So I went to my doctor, who had received a report from the sleep lab, even if I hadn’t. She had no idea why I hadn’t, and why there had been no movement on getting me a Bilevel Positive Airway Pressure (BiPAP) machine.
“I’m not sure where the breakdown happened, but we’ll try to get things moving on our end,” she told me, before sheepishly adding, “I’m really sorry this happened, and that you’ve had to wait so long.”
I nodded, thankful for at least one moment of acknowledgment from the medical community. “Thank you,” I said. “I just want to get this taken care of, now that I know what it is.”
I left the office with a print-out of my sleep lab report and the name and number of the medical equipment office I needed to contact.
I called, and I was told that they were waiting on clearance from my insurance company, and that I’d get a call back the next day.
I called again two days later, and I was told that the insurance had cleared it, but that my doctor needed to sign off on it, and that it had not yet been returned.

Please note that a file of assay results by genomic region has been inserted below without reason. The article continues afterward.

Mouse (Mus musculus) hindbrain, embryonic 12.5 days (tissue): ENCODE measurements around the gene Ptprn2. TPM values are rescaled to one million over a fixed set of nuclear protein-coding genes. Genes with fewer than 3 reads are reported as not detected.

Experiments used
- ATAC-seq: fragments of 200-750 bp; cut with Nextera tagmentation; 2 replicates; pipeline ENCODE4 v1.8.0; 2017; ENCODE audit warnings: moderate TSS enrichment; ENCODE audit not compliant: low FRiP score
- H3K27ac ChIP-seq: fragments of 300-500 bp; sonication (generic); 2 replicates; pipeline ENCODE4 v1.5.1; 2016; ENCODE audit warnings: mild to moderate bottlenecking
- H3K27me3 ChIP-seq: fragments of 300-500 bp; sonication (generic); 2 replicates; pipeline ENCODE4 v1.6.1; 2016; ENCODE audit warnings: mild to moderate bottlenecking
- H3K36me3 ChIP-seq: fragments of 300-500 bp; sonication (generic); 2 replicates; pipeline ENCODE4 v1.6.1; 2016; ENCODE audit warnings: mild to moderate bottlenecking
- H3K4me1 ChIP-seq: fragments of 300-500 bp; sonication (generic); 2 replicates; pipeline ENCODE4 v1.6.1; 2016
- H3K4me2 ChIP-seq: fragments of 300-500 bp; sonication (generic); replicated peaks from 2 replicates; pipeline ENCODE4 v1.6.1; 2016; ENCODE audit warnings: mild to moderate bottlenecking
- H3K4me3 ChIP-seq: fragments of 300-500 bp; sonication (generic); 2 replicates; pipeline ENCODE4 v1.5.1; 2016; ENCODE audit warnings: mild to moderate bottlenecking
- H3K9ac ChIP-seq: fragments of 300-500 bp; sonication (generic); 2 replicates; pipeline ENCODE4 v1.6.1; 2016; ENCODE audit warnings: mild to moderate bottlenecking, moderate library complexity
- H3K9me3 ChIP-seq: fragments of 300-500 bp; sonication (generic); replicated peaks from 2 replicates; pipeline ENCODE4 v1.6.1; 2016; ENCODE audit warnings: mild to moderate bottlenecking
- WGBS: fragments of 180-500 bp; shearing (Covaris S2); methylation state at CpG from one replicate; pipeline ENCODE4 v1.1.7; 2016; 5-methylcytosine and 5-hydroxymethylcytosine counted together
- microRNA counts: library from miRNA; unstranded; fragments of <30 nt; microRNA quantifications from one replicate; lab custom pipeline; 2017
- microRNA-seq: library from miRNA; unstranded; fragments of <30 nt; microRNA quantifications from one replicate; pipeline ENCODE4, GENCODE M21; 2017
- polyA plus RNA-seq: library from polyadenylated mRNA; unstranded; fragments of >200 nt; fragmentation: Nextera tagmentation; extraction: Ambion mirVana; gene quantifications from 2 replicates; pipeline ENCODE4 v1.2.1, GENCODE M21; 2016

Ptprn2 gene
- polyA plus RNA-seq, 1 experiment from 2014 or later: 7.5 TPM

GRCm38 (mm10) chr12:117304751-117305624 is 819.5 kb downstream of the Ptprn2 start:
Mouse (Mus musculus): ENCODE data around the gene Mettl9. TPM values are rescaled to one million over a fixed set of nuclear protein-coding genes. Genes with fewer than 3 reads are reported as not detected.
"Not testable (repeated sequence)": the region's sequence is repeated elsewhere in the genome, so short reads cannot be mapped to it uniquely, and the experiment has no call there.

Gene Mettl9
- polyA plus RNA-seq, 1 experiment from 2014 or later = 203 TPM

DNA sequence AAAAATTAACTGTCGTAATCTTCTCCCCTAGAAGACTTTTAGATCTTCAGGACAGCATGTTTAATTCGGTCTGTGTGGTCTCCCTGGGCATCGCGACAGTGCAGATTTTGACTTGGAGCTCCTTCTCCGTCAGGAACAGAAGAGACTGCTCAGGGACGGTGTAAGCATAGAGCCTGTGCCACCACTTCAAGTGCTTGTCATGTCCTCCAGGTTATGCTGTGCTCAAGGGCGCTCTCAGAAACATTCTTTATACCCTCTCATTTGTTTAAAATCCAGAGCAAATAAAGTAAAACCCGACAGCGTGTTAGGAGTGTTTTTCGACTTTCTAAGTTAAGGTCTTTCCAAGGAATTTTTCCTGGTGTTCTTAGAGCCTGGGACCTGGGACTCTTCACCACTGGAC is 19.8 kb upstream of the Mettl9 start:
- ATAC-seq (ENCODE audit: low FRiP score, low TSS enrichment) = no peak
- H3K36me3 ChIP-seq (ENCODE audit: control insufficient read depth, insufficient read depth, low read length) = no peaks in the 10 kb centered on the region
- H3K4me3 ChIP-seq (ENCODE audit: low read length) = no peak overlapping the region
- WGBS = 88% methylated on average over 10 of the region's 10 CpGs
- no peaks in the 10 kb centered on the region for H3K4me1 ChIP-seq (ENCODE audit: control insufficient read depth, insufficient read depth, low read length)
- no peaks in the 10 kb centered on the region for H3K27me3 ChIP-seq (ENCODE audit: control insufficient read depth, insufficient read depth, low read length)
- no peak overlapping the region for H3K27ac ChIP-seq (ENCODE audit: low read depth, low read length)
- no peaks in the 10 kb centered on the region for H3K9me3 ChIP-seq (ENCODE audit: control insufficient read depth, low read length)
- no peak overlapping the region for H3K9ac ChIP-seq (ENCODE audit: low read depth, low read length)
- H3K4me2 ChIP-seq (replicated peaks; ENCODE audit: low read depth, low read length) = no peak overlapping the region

So I made another call to my doctor’s office, and at this point, I’m holding back tears as I literally beg them to get the document signed and submitted as soon as possible.
The next day, I get call from the medical equipment store to schedule an appointment for the following week. And I can barely let myself believe that after months of appointments and wrangling and phone calls, I’m finally, FINALLY going to get some relief.
I went to my appointment. I brought the machine home. And I realized at 11 pm that night that we didn’t have any distilled water in the house, and – wait for it – that’s the only kind you’re supposed to use in the machine.
Cue more tired weeping.
But at long last, the next night, I got to use the machine. And I woke up feeling pretty good.
The second night, I found myself waking up every couple of hours, perhaps just because I wasn’t used to being hooked up while sleeping. Overall, though, after this first week of BiPAP use, I’m feeling noticeably more alert. And perhaps more importantly, I don’t want to bite the head off of everyone who crosses my path. So there’s that.
Plus, despite my fears, the machine is pretty much noiseless as it shuts down my snoring, so Joe doesn’t have to stumble down to the couch each night anymore.
Admittedly, he’s probably not jonesing to make out with Bane, or an anesthetized Miss Piggy, but at least we can both sleep through the night in the same room now. And that’s a start.
Jenn – your creativity has soared. You share yourself with power, presence, and personality. This blog is so true. May the apnea correcting treatment help you and may you be more rested.